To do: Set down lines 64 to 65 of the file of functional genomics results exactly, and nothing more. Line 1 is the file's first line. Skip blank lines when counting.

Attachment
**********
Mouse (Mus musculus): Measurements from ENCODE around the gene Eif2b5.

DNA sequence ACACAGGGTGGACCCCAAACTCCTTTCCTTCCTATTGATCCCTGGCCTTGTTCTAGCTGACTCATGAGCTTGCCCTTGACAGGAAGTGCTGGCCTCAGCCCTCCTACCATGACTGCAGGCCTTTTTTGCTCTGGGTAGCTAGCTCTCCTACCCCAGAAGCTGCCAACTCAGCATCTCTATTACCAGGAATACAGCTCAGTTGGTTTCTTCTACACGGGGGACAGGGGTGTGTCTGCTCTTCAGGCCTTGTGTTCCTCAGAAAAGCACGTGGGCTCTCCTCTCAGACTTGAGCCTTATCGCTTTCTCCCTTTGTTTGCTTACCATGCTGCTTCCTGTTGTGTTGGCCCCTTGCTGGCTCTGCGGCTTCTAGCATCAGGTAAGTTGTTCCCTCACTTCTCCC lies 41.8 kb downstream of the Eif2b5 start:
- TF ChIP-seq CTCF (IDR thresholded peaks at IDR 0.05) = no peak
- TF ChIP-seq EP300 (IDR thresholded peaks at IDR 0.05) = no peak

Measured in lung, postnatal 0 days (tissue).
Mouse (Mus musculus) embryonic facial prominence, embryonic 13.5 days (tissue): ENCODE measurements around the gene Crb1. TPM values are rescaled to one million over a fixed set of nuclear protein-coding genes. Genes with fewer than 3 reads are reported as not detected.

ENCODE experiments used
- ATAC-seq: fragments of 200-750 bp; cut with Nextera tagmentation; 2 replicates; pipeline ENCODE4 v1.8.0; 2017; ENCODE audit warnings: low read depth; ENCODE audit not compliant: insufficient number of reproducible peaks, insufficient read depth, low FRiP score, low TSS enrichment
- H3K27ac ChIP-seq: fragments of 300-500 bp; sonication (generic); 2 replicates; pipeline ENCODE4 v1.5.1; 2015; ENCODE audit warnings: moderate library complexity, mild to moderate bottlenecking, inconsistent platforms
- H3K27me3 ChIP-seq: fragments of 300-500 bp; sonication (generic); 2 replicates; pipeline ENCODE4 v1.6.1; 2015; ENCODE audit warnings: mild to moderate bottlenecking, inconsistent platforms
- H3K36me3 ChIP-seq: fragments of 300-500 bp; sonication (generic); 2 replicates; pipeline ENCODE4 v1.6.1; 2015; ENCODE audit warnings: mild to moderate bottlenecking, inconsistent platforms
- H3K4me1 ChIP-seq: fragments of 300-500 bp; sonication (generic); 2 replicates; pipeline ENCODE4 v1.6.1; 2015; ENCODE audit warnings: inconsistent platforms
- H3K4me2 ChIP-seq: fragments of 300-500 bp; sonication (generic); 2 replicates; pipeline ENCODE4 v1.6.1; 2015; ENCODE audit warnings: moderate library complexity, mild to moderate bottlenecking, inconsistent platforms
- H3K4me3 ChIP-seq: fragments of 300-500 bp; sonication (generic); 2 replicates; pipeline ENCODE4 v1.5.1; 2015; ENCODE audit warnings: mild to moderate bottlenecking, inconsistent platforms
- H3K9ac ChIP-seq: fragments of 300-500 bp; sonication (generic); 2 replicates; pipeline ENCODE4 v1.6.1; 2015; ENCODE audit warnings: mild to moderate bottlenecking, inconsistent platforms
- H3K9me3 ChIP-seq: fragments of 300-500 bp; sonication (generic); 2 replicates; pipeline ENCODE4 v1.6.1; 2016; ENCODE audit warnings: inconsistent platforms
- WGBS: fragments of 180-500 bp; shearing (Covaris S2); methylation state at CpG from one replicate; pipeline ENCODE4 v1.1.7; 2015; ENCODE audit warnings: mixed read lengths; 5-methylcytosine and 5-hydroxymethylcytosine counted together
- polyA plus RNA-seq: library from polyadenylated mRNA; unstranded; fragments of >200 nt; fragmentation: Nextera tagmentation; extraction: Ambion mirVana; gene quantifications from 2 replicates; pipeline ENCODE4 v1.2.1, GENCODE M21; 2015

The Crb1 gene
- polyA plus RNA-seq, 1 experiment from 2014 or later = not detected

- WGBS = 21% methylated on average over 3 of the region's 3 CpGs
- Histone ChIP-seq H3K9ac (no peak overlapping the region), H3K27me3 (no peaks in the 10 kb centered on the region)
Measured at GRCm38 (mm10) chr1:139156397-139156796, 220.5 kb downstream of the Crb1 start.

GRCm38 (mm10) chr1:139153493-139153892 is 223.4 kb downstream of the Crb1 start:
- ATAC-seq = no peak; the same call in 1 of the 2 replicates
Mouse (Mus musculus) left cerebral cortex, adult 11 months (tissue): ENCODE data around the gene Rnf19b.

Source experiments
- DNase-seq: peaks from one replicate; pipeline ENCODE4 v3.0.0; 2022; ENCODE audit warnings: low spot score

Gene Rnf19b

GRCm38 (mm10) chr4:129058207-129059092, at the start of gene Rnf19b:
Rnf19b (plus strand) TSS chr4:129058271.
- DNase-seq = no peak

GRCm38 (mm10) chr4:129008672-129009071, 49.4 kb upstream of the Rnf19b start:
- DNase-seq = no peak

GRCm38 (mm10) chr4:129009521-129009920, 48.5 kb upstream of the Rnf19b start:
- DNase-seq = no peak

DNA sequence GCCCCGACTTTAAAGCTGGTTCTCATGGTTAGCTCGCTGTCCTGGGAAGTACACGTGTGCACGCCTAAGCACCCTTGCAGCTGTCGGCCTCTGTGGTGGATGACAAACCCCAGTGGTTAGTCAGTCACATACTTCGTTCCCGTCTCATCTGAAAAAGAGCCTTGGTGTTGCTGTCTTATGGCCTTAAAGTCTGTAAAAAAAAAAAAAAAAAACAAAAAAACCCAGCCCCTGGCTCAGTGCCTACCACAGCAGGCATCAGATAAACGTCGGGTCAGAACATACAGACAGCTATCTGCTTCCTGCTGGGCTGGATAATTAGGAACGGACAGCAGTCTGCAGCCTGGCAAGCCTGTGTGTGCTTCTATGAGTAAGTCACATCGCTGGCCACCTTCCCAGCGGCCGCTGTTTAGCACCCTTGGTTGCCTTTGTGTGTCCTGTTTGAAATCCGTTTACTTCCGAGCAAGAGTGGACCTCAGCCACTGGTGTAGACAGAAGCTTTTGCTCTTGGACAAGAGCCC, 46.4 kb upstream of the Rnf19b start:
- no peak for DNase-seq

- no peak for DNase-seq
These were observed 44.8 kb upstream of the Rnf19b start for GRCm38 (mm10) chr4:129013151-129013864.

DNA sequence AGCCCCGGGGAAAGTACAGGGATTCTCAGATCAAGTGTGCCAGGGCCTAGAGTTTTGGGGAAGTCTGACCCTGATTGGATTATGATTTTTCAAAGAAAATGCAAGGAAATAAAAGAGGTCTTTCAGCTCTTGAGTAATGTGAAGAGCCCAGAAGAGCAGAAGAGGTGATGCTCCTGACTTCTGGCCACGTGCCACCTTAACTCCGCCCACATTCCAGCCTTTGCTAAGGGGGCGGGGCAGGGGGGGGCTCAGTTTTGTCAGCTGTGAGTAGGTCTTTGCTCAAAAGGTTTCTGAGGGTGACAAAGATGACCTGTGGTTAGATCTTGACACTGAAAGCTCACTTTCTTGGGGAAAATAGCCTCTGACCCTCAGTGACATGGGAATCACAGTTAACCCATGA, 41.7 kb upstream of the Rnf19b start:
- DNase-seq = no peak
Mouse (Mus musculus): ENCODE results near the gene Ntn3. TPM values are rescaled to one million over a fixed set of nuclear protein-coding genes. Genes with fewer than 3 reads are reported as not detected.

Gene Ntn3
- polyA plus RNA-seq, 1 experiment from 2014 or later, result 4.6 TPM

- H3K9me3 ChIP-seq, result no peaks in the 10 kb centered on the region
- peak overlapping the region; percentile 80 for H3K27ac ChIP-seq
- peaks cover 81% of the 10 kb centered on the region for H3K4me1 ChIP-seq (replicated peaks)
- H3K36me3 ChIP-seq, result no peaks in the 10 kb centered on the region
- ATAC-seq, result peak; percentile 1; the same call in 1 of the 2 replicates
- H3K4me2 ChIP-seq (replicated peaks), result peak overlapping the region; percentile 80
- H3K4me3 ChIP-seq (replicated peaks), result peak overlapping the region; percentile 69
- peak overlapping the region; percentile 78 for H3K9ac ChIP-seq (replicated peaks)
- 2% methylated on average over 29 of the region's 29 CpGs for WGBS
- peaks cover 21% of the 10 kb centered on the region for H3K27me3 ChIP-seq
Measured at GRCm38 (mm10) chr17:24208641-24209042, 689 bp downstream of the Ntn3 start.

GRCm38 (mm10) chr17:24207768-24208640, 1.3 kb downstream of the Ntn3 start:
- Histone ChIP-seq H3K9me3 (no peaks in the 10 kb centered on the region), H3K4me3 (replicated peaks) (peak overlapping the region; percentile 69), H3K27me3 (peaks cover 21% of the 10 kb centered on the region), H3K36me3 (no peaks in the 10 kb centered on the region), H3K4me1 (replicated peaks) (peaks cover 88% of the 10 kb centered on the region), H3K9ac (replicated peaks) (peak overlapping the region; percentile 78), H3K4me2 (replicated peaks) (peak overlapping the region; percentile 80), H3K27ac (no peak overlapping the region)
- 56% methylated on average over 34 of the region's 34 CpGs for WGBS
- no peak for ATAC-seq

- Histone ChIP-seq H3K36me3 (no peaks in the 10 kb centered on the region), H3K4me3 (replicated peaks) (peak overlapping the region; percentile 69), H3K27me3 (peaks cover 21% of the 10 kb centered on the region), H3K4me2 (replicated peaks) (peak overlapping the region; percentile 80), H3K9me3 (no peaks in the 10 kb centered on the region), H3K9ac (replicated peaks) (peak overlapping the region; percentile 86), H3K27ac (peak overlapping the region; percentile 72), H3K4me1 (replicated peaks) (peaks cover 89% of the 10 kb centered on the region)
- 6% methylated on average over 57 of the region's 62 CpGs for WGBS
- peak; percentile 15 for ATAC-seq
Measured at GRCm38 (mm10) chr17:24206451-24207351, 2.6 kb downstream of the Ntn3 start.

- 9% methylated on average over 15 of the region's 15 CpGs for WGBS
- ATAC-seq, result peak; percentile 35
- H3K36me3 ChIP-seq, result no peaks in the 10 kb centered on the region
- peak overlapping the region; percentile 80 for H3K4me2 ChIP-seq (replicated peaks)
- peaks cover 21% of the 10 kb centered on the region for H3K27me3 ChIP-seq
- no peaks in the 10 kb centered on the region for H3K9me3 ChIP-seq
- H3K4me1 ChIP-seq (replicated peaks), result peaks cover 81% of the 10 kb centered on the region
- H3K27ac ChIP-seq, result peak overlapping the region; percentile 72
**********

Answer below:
Measured at GRCm38 (mm10) chr17:24206451-24207351, 2.6 kb downstream of the Ntn3 start.

- 9% methylated on average over 15 of the region's 15 CpGs for WGBS